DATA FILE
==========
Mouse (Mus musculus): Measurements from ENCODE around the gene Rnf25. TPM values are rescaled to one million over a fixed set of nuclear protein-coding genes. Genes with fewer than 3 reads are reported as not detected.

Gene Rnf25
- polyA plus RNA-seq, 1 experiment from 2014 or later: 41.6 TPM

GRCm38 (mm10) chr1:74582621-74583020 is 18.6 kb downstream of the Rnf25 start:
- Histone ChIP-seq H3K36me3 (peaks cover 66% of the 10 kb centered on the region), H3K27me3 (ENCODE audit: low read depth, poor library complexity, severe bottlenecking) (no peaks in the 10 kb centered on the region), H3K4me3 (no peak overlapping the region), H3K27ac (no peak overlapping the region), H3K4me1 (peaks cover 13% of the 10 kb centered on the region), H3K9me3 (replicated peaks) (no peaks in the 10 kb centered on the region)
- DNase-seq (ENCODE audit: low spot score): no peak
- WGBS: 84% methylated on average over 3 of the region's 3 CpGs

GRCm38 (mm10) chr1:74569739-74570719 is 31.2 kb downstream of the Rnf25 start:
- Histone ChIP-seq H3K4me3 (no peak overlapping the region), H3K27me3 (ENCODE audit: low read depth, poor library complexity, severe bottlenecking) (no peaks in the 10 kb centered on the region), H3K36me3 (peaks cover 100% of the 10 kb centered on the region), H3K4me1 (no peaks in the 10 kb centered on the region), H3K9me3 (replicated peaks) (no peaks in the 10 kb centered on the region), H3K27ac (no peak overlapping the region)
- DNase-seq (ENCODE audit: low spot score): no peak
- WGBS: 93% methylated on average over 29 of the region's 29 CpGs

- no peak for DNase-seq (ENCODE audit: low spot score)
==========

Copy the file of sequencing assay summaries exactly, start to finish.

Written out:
Mouse (Mus musculus): Measurements from ENCODE around the gene Rnf25. TPM values are rescaled to one million over a fixed set of nuclear protein-coding genes. Genes with fewer than 3 reads are reported as not detected.

Gene Rnf25
- polyA plus RNA-seq, 1 experiment from 2014 or later: 41.6 TPM

GRCm38 (mm10) chr1:74582621-74583020 is 18.6 kb downstream of the Rnf25 start:
- Histone ChIP-seq H3K36me3 (peaks cover 66% of the 10 kb centered on the region), H3K27me3 (ENCODE audit: low read depth, poor library complexity, severe bottlenecking) (no peaks in the 10 kb centered on the region), H3K4me3 (no peak overlapping the region), H3K27ac (no peak overlapping the region), H3K4me1 (peaks cover 13% of the 10 kb centered on the region), H3K9me3 (replicated peaks) (no peaks in the 10 kb centered on the region)
- DNase-seq (ENCODE audit: low spot score): no peak
- WGBS: 84% methylated on average over 3 of the region's 3 CpGs

GRCm38 (mm10) chr1:74569739-74570719 is 31.2 kb downstream of the Rnf25 start:
- Histone ChIP-seq H3K4me3 (no peak overlapping the region), H3K27me3 (ENCODE audit: low read depth, poor library complexity, severe bottlenecking) (no peaks in the 10 kb centered on the region), H3K36me3 (peaks cover 100% of the 10 kb centered on the region), H3K4me1 (no peaks in the 10 kb centered on the region), H3K9me3 (replicated peaks) (no peaks in the 10 kb centered on the region), H3K27ac (no peak overlapping the region)
- DNase-seq (ENCODE audit: low spot score): no peak
- WGBS: 93% methylated on average over 29 of the region's 29 CpGs

- no peak for DNase-seq (ENCODE audit: low spot score)